"pitchings" (known by other names in various parts of the
country) provide an extremely strong load distributing layer as a foundation
to subsequent road pavement layers.
One also has to remember that 95% of roads in this country are NOT
motorways or trunk roads, and a large portion of the 95% will be
evolved roads carrying only moderate amounts of mixed traffic.
Although over designing these lesser
roads may be one option to providing a long road pavement life it is
probably not the best use of
inadequate budgets, and not what I regard as true highways maintenance
To those of you out there who already employ this procedure I apologise,
but there are a large number of young engineers and technicians, and
those more familiar with "green field" road construction, who are lacking experience in maintaining road pavements of
a more unorthodox nature, these notes are so that they might ask a few
more questions before deciding on a course of action.
Information Service has just published a number of new
digests on various subjects relating to recycling in road pavement
construction and maintenance.
These are in addition to the considerable number of excellent digests
already present on the site.
Copies of these digests can be obtained from their website in .pdf
format, well I am sure they will be able to be downloaded when one or
two gremlins have been sorted out that is preventing the download of
particular digests, especially "Digest 68 :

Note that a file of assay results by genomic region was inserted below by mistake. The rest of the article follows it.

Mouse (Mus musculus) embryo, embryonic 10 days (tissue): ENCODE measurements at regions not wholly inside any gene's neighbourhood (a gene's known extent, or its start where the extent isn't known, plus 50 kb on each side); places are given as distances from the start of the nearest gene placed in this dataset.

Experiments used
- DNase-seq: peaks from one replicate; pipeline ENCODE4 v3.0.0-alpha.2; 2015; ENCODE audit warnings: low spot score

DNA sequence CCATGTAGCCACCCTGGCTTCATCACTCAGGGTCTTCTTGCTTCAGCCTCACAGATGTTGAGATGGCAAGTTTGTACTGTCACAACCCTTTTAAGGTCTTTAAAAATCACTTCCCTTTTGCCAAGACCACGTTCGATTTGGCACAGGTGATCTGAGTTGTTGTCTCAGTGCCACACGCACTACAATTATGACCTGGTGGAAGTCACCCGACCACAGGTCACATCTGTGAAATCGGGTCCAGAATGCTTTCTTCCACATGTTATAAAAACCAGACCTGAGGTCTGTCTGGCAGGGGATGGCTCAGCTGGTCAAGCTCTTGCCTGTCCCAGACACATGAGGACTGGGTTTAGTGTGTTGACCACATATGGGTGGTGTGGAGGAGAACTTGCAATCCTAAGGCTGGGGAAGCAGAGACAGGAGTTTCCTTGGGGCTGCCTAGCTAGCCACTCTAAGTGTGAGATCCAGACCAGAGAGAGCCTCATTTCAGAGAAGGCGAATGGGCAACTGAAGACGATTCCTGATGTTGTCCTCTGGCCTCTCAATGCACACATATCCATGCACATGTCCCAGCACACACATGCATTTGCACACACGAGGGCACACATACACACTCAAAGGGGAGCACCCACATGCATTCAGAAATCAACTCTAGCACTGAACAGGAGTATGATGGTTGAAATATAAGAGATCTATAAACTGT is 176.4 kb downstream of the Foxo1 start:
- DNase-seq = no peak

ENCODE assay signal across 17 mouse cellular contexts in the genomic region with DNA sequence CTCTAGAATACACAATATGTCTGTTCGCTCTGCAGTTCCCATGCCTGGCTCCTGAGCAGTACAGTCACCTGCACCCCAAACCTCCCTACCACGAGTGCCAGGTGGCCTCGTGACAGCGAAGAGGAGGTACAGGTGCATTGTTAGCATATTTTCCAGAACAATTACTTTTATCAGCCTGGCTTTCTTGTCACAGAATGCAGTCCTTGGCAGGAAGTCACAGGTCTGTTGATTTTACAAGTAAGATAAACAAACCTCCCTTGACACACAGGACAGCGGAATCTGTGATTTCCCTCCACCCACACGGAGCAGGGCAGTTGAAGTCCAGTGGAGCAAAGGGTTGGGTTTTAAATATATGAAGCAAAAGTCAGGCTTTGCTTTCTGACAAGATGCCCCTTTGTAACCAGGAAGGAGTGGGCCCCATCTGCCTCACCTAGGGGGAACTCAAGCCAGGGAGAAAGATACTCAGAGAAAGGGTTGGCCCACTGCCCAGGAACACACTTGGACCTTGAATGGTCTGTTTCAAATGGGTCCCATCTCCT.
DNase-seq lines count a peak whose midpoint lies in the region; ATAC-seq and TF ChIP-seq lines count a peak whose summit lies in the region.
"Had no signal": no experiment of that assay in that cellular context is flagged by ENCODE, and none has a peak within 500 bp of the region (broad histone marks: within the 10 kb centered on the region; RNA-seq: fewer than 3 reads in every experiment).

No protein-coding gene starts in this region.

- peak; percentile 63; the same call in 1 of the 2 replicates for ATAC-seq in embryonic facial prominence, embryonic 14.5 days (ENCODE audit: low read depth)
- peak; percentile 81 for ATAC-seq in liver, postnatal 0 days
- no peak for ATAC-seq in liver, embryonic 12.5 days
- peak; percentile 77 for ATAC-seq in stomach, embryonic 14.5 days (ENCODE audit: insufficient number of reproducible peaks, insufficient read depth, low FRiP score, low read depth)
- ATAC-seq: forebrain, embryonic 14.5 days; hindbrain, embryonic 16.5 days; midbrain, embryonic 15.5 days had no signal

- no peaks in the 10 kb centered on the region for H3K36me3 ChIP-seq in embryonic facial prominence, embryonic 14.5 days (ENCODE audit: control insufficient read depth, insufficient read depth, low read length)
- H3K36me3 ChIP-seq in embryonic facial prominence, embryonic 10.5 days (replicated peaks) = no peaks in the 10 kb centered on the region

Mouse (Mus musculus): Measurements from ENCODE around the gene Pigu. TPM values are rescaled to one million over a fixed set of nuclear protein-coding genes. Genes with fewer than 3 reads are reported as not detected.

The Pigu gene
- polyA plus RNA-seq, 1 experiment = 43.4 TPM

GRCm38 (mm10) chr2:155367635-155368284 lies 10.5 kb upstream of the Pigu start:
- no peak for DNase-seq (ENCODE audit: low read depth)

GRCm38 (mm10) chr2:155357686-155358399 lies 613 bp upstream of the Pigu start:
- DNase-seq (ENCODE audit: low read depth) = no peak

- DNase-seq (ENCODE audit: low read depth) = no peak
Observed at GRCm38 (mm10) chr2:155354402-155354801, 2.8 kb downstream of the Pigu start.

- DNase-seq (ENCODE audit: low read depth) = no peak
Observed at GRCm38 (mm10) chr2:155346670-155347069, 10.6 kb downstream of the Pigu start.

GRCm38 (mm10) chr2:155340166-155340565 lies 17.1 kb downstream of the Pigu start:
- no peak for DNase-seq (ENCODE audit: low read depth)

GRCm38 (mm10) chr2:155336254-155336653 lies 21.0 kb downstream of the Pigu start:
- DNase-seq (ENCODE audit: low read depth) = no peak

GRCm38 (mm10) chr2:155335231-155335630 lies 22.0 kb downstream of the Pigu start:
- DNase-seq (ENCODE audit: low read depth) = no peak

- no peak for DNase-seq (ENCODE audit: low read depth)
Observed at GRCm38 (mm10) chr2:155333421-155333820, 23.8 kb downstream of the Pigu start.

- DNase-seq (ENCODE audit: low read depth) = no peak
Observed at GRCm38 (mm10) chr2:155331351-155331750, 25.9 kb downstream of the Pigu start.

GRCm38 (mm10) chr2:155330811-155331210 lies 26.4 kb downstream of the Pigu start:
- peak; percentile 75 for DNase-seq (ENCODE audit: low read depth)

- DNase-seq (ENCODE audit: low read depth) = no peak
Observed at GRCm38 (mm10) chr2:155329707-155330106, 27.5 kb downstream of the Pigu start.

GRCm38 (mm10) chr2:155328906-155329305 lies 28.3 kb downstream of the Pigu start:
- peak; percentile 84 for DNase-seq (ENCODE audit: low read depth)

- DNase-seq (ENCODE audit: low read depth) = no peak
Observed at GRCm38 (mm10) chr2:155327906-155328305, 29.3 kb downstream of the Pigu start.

Road Maintenance, Small Scale Road and Footway Maintenance Using In-Situ
Recycling Technologies", which I am keen to get a look at,
hopefully this will be sorted by the time you access them.
The Aggregate Information Service (AIS) is operated by Viridis, the
sustainability and waste management research arm of the Transport
AIS is funded by the RMC Environment Fund under the land fill tax
credit scheme, with third party funding from the Department for
Transport, Local Government and the Regions.
It is my opinion that if a bunch of people sat down to create a user
friendly totally recyclable road making material they would be hard
pushed to create a product better than bituminous material, i.e. a
mixture of good quality aggregate and bitumen.
Providing this material, of whatever particular type, is treated with
the care that comes from knowledge of the material, ( do not over heat
it in the recycling process ) it is able to be recycled many times.
However, there is a very important point to make, which is that we are
talking about bitumen based bituminous materials, although the word
tarmac is used quite commonly to describe bituminous materials there
has been very little tar used in general road making in the thirty
years I have been involved in the industry, for the simple reason that
as soon as natural gas replaced "town gas" there was not the
large source of tar available to be used as a cheap bituminous
(A bit of history for all the "youngsters".)
I mention this because tar has a few health problems associated with
it which bitumen does not have. I would regard it as quite unlikely to
come across tar based materials when recycling any bituminous
materials that is less than thirty years old, which is likely to be
the the bulk of material you will be dealing with.
If this is not the situation in the area you work it is something you
must be aware of and make provision for.
If you wish to know a little more about recycling
bituminous materials may I suggest you visit the page on
this website that offers some relevant information, and links to other
sites involved in various recycling processes.
Motto of the Month
fool some of the people all the time, and all of the people some of the
time, but you cannot fool all of the people all of the time"